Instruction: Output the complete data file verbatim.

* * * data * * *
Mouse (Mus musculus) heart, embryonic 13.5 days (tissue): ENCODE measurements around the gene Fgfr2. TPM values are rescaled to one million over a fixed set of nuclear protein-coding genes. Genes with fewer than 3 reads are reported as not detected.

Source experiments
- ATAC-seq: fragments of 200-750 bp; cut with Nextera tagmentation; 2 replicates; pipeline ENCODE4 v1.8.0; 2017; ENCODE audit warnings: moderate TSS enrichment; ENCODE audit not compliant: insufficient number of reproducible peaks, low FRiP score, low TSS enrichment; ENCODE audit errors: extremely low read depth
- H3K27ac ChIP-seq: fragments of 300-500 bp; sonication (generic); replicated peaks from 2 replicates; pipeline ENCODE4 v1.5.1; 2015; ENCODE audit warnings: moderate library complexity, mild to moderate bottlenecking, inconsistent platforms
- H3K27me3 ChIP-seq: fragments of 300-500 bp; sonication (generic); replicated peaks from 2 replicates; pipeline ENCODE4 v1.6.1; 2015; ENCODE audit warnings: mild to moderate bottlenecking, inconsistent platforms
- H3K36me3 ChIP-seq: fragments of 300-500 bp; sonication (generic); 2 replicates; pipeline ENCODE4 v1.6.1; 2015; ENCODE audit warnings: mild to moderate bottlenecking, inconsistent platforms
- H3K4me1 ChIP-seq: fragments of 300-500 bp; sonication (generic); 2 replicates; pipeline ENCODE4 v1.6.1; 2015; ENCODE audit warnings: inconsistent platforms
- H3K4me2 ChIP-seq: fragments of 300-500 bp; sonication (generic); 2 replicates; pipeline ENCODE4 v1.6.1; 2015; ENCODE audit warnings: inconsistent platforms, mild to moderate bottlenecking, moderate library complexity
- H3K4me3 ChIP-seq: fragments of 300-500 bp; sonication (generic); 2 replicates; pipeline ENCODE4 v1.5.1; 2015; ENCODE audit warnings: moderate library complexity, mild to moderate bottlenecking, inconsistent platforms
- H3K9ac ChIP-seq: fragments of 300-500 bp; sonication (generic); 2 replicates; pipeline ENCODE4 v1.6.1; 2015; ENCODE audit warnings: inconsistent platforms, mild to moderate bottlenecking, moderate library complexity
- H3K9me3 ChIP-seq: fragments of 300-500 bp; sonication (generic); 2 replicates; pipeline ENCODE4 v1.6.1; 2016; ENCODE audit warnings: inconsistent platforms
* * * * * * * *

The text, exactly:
Mouse (Mus musculus) heart, embryonic 13.5 days (tissue): ENCODE measurements around the gene Fgfr2. TPM values are rescaled to one million over a fixed set of nuclear protein-coding genes. Genes with fewer than 3 reads are reported as not detected.

Source experiments
- ATAC-seq: fragments of 200-750 bp; cut with Nextera tagmentation; 2 replicates; pipeline ENCODE4 v1.8.0; 2017; ENCODE audit warnings: moderate TSS enrichment; ENCODE audit not compliant: insufficient number of reproducible peaks, low FRiP score, low TSS enrichment; ENCODE audit errors: extremely low read depth
- H3K27ac ChIP-seq: fragments of 300-500 bp; sonication (generic); replicated peaks from 2 replicates; pipeline ENCODE4 v1.5.1; 2015; ENCODE audit warnings: moderate library complexity, mild to moderate bottlenecking, inconsistent platforms
- H3K27me3 ChIP-seq: fragments of 300-500 bp; sonication (generic); replicated peaks from 2 replicates; pipeline ENCODE4 v1.6.1; 2015; ENCODE audit warnings: mild to moderate bottlenecking, inconsistent platforms
- H3K36me3 ChIP-seq: fragments of 300-500 bp; sonication (generic); 2 replicates; pipeline ENCODE4 v1.6.1; 2015; ENCODE audit warnings: mild to moderate bottlenecking, inconsistent platforms
- H3K4me1 ChIP-seq: fragments of 300-500 bp; sonication (generic); 2 replicates; pipeline ENCODE4 v1.6.1; 2015; ENCODE audit warnings: inconsistent platforms
- H3K4me2 ChIP-seq: fragments of 300-500 bp; sonication (generic); 2 replicates; pipeline ENCODE4 v1.6.1; 2015; ENCODE audit warnings: inconsistent platforms, mild to moderate bottlenecking, moderate library complexity
- H3K4me3 ChIP-seq: fragments of 300-500 bp; sonication (generic); 2 replicates; pipeline ENCODE4 v1.5.1; 2015; ENCODE audit warnings: moderate library complexity, mild to moderate bottlenecking, inconsistent platforms
- H3K9ac ChIP-seq: fragments of 300-500 bp; sonication (generic); 2 replicates; pipeline ENCODE4 v1.6.1; 2015; ENCODE audit warnings: inconsistent platforms, mild to moderate bottlenecking, moderate library complexity
- H3K9me3 ChIP-seq: fragments of 300-500 bp; sonication (generic); 2 replicates; pipeline ENCODE4 v1.6.1; 2016; ENCODE audit warnings: inconsistent platforms